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As a first time owner, I knew from a practical standpoint that Rat's primary evolutionary trait for survival is a high breeding rate, and they aren't the most hardy in captivity or possessed of a super high survival instinct. That, along with the fact that mine were going to be an inbred breed (lab rat rescues) meant that maybe their life expectancy wasn't going to be all that high, and they have short lifespans anyway. But I was just kidding myself, and should have known better because I am highly sensitive, very deeply attached to animals, and love them entirely too much. I figured since they rats were never socialized young, and simply the fact that they don't really return affection in any real way like a more domesticated animal appears to, it wouldn't be so bad. Well, guess what: rats easily develop problems, and I'm devastated. I mean, one of two boys has had a few health issues that aren't nearly as serious as some I see here (I literally cannot even bear to skim the health forum, because there are so many horrific titles...home euthanasia RETRY???? Are you kidding me?).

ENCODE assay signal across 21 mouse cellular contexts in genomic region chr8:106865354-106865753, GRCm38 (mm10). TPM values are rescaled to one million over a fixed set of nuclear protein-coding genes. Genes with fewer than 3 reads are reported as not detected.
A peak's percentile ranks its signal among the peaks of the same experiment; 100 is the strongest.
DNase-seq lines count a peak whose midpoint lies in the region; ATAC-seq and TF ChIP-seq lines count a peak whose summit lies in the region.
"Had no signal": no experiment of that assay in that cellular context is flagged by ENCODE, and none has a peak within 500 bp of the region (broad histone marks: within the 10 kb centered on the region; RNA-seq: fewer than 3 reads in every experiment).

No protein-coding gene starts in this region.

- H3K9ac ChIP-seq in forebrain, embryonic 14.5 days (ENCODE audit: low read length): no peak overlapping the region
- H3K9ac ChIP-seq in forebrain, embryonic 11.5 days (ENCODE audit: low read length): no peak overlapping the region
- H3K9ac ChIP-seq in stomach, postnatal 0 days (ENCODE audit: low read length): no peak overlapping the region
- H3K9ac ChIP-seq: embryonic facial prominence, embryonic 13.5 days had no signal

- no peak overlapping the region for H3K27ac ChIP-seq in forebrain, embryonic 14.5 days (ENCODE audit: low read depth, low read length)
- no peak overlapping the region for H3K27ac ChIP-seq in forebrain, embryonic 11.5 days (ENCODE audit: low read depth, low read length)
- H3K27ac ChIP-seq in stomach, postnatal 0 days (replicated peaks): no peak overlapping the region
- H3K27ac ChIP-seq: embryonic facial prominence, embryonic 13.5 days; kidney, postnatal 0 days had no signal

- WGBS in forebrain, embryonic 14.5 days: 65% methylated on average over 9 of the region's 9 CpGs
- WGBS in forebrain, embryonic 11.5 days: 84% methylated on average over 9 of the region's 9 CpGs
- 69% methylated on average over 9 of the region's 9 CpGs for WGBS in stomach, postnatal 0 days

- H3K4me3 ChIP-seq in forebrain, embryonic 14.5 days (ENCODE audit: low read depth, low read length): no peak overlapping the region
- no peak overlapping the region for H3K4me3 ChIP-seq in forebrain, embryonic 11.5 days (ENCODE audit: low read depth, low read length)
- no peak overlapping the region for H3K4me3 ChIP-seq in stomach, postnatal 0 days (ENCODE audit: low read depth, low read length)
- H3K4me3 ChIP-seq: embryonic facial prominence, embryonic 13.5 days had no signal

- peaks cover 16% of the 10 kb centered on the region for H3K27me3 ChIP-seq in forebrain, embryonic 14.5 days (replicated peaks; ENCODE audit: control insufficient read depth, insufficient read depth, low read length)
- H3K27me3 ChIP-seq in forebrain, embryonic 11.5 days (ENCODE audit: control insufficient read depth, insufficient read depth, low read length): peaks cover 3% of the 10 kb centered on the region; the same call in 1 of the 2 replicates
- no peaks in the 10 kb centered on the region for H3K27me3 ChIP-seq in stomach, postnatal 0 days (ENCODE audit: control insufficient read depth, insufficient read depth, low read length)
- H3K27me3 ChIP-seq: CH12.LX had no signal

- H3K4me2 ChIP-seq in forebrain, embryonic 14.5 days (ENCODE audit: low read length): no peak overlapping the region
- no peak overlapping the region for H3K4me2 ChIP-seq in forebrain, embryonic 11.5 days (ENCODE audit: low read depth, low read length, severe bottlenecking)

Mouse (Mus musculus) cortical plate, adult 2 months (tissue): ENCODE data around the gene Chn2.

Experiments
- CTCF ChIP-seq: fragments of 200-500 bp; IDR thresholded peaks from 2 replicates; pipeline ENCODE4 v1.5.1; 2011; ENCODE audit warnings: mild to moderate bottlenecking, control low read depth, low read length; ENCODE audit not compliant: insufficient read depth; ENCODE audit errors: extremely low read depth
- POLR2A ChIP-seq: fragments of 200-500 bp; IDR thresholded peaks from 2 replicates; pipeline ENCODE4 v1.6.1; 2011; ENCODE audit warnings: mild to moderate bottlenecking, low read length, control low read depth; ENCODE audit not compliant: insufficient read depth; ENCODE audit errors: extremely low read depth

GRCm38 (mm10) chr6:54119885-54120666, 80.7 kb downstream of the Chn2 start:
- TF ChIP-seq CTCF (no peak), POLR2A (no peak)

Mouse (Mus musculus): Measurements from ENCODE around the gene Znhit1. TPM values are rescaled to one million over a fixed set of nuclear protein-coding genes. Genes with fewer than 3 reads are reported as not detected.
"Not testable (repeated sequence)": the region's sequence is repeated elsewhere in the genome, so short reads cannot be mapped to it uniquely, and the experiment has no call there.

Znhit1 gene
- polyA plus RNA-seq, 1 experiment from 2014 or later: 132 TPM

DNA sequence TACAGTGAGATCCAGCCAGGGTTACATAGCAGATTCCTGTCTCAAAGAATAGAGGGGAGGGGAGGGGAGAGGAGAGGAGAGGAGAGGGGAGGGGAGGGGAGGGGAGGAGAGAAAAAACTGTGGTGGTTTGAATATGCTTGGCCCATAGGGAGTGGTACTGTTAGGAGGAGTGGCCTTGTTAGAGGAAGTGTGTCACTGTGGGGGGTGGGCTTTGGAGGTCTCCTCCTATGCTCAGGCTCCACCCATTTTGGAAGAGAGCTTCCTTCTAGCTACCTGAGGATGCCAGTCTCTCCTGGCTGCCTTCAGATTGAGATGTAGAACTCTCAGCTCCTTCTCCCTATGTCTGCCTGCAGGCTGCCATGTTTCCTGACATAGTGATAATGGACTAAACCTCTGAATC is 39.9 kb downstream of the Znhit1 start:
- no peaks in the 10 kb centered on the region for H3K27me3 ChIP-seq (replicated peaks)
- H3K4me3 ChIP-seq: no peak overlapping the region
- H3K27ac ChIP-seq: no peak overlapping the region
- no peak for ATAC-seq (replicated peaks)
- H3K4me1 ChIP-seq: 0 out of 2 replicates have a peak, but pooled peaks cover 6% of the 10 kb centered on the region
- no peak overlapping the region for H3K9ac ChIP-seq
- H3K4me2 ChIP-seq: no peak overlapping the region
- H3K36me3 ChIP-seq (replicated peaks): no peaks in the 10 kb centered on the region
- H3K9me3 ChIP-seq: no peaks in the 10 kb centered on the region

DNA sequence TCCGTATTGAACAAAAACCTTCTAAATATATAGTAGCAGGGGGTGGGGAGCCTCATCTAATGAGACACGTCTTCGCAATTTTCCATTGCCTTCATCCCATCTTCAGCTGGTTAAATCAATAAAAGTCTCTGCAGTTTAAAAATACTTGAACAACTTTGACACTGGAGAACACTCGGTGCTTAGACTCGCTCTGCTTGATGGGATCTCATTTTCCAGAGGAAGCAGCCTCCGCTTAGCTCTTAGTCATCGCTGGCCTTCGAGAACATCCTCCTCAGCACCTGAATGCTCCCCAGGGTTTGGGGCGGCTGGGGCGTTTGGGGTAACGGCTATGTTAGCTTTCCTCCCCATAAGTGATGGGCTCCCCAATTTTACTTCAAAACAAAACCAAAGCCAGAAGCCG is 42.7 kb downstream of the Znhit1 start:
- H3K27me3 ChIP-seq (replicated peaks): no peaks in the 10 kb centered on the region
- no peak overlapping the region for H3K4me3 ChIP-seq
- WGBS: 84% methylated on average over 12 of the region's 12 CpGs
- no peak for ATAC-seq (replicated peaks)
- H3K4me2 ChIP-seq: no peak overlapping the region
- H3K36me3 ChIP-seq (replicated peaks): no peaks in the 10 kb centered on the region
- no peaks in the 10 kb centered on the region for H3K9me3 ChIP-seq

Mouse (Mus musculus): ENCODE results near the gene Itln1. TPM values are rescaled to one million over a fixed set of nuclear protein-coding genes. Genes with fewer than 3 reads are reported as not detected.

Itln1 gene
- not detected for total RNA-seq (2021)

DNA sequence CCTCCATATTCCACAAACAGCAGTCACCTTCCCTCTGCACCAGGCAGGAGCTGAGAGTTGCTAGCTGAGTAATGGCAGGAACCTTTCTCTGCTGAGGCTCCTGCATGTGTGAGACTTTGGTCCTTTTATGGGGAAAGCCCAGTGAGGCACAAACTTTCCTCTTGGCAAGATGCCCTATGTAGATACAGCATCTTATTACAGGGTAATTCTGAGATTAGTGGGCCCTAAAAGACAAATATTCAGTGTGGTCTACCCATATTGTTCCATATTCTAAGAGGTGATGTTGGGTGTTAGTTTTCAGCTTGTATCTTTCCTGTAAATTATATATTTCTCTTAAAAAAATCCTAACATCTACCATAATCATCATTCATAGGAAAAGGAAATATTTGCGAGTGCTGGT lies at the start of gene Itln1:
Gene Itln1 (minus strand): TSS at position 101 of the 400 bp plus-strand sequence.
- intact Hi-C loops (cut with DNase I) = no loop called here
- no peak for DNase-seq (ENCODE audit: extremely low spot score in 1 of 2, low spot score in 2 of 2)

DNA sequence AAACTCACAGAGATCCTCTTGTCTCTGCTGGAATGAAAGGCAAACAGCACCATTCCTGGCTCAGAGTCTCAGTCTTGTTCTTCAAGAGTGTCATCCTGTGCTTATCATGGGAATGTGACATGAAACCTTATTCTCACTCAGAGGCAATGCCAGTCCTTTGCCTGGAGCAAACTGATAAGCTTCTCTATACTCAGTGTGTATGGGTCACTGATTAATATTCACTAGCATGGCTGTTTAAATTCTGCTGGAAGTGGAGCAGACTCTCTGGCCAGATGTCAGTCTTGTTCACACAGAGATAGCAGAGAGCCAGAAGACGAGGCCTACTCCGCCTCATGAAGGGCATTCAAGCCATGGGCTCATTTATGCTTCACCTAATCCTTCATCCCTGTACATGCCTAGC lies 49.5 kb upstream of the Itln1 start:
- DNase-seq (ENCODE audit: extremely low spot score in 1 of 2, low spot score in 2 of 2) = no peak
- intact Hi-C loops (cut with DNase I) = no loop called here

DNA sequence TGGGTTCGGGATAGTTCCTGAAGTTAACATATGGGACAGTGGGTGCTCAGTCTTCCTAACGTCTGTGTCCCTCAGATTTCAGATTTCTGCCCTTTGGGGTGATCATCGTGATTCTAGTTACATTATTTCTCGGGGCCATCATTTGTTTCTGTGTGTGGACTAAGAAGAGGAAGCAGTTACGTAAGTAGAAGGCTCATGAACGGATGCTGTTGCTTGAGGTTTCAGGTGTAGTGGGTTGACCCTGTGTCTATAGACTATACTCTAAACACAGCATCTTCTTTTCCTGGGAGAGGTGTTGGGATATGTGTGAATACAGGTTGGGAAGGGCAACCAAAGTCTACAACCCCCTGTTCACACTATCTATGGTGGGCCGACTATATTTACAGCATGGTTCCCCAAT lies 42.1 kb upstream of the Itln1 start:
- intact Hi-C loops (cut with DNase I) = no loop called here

I'm basically just venting and looking for perspective. I have now spent months working on trust training, with perhaps too much success, because it's even more investment. I'm hooked, and even though it's abundantly clear that any perceived affection on their part is strictly food seeking and just being more comfortable with a food provider, I cannot divest emotionally when health problems arise (I just posted a fairly serious one in the health forum, so this is fresh in my mind). I love them. I see people here just accepting their mortality rate as a matter of course and then getting more rats...that's beyond me. I would be too devastated to just to out and grab another one.

So...hopefully the vet will call back soon and my favorite rat has not actually developed something terminal with his rapid weight loss. But in the meantime it's killing me, not to mention I'm quite poor and cannot afford repeated vet visits, but I accepted this responsibility so I just go deeper into debt, up to a point. That's another tough aspect. Boo hoo (tissue). Thanks for reading.
 

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It's tough when any pet passes. I can say that I've had rats on and off for over 20 years. When my current group passes, I do not get anyone new. We always take a year, maybe more before investing emotionally in them again. I've also been lucky and my rats have been older when everyone passes, so I don't have guilt of leaving someone young as a single rat. If I did have a single younger rat I'd probably feel the need to find him/her a friend. I wouldn't look at it as a replacement though. It's a new friend so we don't have a lonely rat, and that new friend will eventually be part of the family of humans and pets in this house.